Level 42

Level 42


Manchester, England

Birth Name



Also Known As

Level 42
out of 10
User Rating
4 votes


Level 42 started in 1980 as a jazz-funk fusion band, following in the footsteps of such pioneers as Stanley Clarke and Jan Hammer. By the end of the '80s, they were a pop-R&B band with a number of hit singles to their credit, and they continued to perform…more


Trivia and Quotes

  • Trivia

    • In 1987, Mark King and Mike Lindup performed a duet version of 'Dune Tune' on the French TV programme Rapido (TF1, France) and called it 'Rapido Blues'.

    • Mark King once appeared on comedy show 'French and Saunders' along with Ralph McTell, Mark Knopfler, Lemmy, David Gilmore and Gary Moore.

    • Mark King has released three solo albums called 'Influences' (1984), 'One Man' (1998) and 'Trash' (1999).

    • Mike Lindup has released two solo albums called 'Changes' and 'Conversations with Silence'.

    • Mike Lindup once appeared on quirky game show Banzai, beating Rick Wakeman on a musical speed challenge that involved playing every note on a piano keyboard in ascending order. Mike did it in 9.1 seconds!

    • Mark King wears tape on his thumb to protect it, after a gig in Holland early in his L42 career when he slapped his bass so hard he split his thumb open.

    • In 1982, Mark King and Mike Lindup, under the name 'Thunderthumbs and the Toetsenman' released a single called 'Freedom' with B-side 'Freedom a Go-go'.

    • 'Thunderthumbs' is Mark King's nickname, because of his bass-playing style, heavily focused on slapping the guitar with his thumb.

    • Mark King is renowned for his use of Jaydee and Alembic basses, but has also used Pangborn, Fender, GB, Moon, MusicMan, Status, Wal and Zon basses at various times in his career.

    • Originally wanting to be a drummer, Mark King had to sell his drum-kit on an ill-fated trip to Austria, so he could buy his ticket home.

    • Mark King originally had career plans to be a drummer, but out of necessity and reluctantly played bass guitar during early jamming sessions with Level 42.

    • Level 42 released a single called Love Games that was a top-40 hit and became an immediate success throughout Europe in 1981.

    • The Level 42 band has its own website.

    • Level 42 released a fourth album Standing in the Light generated their first top ten hit in the UK in 1983.

    • Polydor released The Early Tapes, recorded in the early days of the band when they signed to the Elite label.

    • King and Boon Gould decided the band should be called simply by a number. They added the word Level, supposedly at the suggestion of either Sojka's lawyer, or John Gould's (the third brother and band manager) lawyer.

    • Roland Gould was always known as Boon Gould.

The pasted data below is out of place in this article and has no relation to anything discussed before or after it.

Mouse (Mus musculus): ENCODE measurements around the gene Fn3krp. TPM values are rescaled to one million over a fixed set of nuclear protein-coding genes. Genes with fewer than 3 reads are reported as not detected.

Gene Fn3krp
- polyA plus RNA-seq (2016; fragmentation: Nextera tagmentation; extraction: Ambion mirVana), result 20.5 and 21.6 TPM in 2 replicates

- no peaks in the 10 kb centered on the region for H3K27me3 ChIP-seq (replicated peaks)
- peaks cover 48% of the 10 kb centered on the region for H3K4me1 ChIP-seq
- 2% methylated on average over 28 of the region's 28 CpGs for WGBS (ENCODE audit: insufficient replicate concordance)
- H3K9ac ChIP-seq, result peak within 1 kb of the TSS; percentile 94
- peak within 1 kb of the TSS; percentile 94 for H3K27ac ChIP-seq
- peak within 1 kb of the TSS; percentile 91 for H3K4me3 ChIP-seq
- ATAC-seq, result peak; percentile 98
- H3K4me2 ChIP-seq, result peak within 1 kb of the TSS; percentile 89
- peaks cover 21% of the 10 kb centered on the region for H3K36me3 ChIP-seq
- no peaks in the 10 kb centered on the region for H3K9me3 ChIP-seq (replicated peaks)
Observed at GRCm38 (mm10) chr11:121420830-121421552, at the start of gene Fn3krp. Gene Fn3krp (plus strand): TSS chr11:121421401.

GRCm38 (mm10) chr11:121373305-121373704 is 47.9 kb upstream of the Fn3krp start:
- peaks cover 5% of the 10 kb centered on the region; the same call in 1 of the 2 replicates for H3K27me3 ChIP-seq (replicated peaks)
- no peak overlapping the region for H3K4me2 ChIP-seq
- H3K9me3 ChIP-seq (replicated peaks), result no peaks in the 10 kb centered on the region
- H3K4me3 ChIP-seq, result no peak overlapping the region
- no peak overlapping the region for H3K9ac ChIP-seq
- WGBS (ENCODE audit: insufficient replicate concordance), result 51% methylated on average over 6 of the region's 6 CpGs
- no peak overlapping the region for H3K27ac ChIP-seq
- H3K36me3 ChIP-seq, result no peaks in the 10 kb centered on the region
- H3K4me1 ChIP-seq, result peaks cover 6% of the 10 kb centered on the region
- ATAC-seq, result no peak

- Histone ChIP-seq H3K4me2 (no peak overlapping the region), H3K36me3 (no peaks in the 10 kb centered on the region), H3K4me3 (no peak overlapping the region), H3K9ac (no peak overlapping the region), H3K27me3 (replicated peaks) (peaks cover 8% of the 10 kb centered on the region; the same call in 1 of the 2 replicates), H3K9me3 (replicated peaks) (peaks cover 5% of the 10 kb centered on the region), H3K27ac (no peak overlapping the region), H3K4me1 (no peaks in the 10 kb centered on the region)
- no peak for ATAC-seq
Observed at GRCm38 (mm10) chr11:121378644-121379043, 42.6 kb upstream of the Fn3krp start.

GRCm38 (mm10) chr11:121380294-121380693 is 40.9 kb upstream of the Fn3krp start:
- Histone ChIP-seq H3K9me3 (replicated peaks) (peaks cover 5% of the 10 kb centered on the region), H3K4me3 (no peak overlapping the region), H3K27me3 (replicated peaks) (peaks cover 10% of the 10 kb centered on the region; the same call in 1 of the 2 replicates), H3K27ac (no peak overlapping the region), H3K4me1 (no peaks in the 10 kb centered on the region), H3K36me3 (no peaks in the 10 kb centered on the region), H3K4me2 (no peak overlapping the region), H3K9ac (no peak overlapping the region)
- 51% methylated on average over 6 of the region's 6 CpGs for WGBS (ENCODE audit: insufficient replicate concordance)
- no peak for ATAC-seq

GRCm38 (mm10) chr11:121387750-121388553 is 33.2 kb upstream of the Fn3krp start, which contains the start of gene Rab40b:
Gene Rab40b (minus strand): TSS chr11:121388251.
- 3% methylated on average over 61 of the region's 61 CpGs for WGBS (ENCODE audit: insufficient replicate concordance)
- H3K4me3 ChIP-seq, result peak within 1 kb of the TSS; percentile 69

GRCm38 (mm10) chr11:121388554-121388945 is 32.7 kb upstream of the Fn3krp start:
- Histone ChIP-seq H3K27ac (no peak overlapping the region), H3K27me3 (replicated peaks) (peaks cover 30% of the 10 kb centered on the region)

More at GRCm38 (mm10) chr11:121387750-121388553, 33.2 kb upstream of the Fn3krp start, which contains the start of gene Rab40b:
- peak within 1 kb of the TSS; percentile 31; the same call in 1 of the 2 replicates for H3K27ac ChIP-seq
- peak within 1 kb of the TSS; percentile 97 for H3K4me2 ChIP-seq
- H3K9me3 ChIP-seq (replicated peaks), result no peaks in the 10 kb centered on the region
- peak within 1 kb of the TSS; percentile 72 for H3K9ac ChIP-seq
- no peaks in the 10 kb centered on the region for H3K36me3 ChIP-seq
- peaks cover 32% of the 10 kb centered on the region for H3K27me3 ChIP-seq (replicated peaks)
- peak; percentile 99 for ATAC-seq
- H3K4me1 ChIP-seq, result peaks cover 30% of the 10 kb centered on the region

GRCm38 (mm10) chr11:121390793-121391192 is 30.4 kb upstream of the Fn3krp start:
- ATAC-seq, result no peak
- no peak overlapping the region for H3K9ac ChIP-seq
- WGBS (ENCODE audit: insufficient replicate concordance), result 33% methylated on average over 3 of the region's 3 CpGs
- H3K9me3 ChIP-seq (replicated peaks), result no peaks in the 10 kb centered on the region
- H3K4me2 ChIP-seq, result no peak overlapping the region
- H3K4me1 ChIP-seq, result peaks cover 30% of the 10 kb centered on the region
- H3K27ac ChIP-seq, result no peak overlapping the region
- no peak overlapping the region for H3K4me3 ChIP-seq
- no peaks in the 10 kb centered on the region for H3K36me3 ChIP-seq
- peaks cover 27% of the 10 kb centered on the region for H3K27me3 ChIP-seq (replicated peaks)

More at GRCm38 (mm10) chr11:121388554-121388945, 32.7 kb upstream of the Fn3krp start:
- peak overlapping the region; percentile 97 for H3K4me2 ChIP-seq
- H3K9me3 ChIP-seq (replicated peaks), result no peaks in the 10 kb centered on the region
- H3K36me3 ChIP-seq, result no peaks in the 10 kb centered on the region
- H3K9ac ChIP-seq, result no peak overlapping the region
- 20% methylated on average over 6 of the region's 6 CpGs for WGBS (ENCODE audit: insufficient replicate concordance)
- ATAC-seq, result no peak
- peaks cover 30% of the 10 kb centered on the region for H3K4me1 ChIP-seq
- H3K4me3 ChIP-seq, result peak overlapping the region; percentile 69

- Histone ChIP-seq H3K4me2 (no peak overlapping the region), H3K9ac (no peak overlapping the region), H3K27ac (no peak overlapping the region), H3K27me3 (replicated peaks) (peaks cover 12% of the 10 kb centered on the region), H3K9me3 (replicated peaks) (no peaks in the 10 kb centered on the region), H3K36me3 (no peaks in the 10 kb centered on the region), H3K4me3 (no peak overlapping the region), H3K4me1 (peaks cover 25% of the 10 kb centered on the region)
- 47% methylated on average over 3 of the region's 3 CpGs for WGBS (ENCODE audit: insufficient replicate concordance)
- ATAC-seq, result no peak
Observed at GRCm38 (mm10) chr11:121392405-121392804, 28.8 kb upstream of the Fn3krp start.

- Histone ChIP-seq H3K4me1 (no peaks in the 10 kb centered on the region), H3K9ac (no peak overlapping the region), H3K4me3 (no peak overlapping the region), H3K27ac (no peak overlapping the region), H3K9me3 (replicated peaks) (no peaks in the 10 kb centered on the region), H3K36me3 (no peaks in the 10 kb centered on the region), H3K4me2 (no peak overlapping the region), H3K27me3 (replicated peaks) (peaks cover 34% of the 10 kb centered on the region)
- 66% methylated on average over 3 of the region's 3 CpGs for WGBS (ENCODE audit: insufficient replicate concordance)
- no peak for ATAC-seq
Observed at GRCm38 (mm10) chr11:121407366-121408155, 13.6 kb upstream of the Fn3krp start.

• Other names considered for the Level 42 band were Powerline and Kick in the Head.

    • Level 42 during the early 1990s, the group tried to blend more of their earlier influences, such as Mahavishnu Orchesta.

    • Lindup was working in London, but would play regularly with the band in loose rehearsal sessions.

    • In late 1979, Phil introduced King to keyboard player Mike Lindup.

    • In 1981, they released Love Games, a top-40 hit.

  • Quotes

  • A phenomenal band of musicians - a rare gem to find a group that sounds even better live than they do in the studio.

    Level 42 is a band that I didn't discover until they'd already reached worldwide commercial success – which started from 1985 onwards with 'World Machine'. I'm overjoyed that I eventually saw the light, and investigated their work from 1980-1984. Some of these early tracks are outstanding pieces of musicianship.

    The band started in 1980 with Mark King, Mike Lindup, Boon Gould and Phil Gould. There was also the renowned keyboardist Wally Badarou, the band's unofficial fifth member.

    Their early style was jazz-funk fusion, and focused heavily on Mark's use of sixteenth notes and 'machine-gun' triplets in the slap-and-pop style. Examples are 'Mr Pink' and 'Sandstorm'. Superb and fantastic!! His ability to play slap or fingerstyle, while singing counterpoint (and chewing gum!) is beyond belief (a good example is 'True Believers').

    Mike, Boon and Phil all provided unique input into the sound of Level 42, with Mike's keyboard melodies and falsetto backing vocals; Boon's understated guitar riffs; and Phil's metronomic and driving drumbeats.

    There have been many changes to the line-up over the years, and the latest album Retroglide has seen Mike and Mark joining forces again after a long break from Level 42. I've seen them live several times over the years, and they love to put on a show. They are the only band I know that sound better live than in the studio.moreless